Even then, the mishandling of The Thief and the Cobbler is horribly cruel. After three years at Warners’ – which, as a reminder, only makes up ten percent of the film’s overall productions – failed to produce a completed product, the backers panicked. Disney, itself an enormous war machine, had its own Arabian Nights fantasy ready for release, and if The Thief couldn’t beat it into theaters, it would either be ignored or dismissed as a knockoff. The truth, of course, was the knocking off went the other way. True, it’s no surprise that two stories in the same genre would feature a scrappy hero, a white-robed sultan and an evil grand vizier, but it’s more than a little suspicious when both viziers have a tormented bird sidekick and the exact same beard. Disney’s war machine might have sunk The Thief’s chances no matter what, though. When work began in the late sixties, Disney’s waning success left a power vacuum in the animation world, one where shaggy, experimental films like Fritz the Cat, Yellow Submarine, and Watership Down could thrive. But now that the Mouse was the top dog again (made possible, with cruel irony, by Williams’ work on Roger Rabbit), there was little room for competition, and even less so for films that didn’t try to beat them at their own game. Williams made a point of not going what he called “the Disney route.” But by 1993, all other routes had been blocked off.
With only fifteen minutes of footage still incomplete, Warner Brothers sold off the project to the highest bidder. One potential buyer, Sue Shakespeare, offered to complete it with both Richard Williams and no less a talent than Terry Gilliam (because when has any film he was involved with been left unfinished?). The ominously named Completion Bond Company also put in an offer, sans Williams. Guess who got the project?
The Completion Bond Company snatched what was left out of Richard Williams’ hands and patched together the scenes that hadn’t already taken William’s loving touch with sub-TV quality animation. As a final insult, the silent heroes were dubbed over with incessant chattering by Matthew Broderick and Jonathan Winters, and Disney-style songs (as in, someone who apparently saw a Disney movie once and took a songwriting class never threw it together) were added into the mix. WIlliam’s masterpiece, his favored child got dumped in just over five-hundred theaters, and still too late to be recognized as anything but an Aladdin cash-in.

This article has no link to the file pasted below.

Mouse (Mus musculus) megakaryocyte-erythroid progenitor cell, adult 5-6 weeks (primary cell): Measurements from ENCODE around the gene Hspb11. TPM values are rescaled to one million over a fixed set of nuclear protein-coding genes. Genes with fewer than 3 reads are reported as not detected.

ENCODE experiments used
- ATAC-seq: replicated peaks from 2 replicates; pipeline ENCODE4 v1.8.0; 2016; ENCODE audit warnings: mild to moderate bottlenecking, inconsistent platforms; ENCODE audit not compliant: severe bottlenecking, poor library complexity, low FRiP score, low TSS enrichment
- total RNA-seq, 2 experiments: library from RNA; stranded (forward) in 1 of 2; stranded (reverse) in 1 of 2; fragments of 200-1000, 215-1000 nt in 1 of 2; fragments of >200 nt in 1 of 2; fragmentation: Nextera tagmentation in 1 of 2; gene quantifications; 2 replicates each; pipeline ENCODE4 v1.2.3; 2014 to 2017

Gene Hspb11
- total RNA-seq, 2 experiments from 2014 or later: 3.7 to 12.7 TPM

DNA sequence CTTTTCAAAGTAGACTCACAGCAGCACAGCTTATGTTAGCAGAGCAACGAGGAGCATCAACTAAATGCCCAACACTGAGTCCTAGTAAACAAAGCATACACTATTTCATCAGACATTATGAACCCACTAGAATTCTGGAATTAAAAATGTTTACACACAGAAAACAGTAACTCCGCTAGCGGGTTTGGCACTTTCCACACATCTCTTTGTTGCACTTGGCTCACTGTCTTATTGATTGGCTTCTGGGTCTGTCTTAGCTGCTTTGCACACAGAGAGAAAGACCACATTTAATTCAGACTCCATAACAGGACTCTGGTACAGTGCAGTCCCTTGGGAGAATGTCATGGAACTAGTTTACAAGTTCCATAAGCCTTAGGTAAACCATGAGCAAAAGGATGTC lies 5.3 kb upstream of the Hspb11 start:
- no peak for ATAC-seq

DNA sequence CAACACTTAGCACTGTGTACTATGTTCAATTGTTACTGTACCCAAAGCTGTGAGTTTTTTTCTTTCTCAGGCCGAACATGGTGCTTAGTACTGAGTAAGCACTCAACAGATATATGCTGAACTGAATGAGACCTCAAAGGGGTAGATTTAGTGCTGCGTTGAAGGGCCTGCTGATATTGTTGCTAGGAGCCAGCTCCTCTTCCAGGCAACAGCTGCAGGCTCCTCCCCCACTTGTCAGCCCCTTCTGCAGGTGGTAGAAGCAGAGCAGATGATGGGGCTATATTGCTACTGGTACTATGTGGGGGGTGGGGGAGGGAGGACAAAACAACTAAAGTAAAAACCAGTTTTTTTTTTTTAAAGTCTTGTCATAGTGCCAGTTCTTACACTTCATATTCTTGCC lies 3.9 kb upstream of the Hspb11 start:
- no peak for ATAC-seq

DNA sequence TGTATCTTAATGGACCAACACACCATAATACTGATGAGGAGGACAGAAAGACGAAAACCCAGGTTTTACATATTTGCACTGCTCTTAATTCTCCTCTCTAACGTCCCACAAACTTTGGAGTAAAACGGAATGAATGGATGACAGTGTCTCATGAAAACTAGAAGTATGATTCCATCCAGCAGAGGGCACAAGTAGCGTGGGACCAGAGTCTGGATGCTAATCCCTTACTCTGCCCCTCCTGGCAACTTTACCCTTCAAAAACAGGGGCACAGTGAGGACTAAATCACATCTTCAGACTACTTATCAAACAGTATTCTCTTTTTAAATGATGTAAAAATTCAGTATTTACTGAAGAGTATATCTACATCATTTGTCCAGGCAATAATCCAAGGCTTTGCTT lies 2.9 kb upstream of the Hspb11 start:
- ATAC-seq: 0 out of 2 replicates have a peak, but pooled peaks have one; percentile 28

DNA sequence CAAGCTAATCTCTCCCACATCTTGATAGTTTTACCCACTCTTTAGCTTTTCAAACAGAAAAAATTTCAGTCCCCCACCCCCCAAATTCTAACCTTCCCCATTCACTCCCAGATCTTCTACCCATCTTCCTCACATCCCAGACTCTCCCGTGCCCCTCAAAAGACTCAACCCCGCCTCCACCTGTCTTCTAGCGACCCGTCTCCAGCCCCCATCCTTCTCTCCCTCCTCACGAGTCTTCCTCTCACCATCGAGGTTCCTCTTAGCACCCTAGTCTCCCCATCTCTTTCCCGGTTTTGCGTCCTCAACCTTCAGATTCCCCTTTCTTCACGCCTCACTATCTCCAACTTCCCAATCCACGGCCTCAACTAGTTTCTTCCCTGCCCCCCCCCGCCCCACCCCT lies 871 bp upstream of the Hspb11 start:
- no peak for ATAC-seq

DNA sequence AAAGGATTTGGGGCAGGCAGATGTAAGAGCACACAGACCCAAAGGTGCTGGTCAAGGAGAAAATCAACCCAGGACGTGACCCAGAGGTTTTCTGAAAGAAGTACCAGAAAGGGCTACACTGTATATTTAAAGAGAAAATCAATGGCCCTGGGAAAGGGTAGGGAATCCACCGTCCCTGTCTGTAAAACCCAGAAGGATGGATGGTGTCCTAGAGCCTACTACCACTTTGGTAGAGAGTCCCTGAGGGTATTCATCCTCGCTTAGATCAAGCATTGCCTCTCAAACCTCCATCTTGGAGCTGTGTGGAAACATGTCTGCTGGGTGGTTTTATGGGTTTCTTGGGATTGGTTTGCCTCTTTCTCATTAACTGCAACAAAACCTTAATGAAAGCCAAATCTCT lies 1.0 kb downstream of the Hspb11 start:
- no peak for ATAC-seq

Because of all this, underlying the joyful, almost exhausting exuberance of The Thief and the Cobbler’s spectacle is a heavy sense of loss. It’s hard to imagine how different the medium might have been if the movie had gotten the mass audience Williams dreamed of. He had already kickstarted one animation renaissance with Roger Rabbit – could he have inspired another one five years later? His low-tech 3D effects proved CGI redundant – would the technology have developed the same way if it had this to compete with? Would it have overtaken the hand-drawn method, or would Williams’ studio still be cranking out lovingly detailed masterpieces in ink and paint today? Or was his vision, like Alejandro Jodorowsky’s Dune too ambitious and strange to ever come into being? We can never have answers to these questions. But at least we still have The Thief and the Cobbler.
Richard Williams said that when he was a child, he had wanted to be an animator. Then, as he grew up and discovered fine art, he wanted to be Rembrandt. And then, he saw Snow White and the Seven Dwarfs and realized he could be both. However unrewarded his genius may have been, he still lived up to at least that one dream.
If you’d like to learn more about Richard Williams – and why the heck wouldn’t you? – check out YouTube’s The Thief Archive for a fantastic overview of his work, including the “recobbled” cut of The Thief and the Cobbler that was the basis for this review.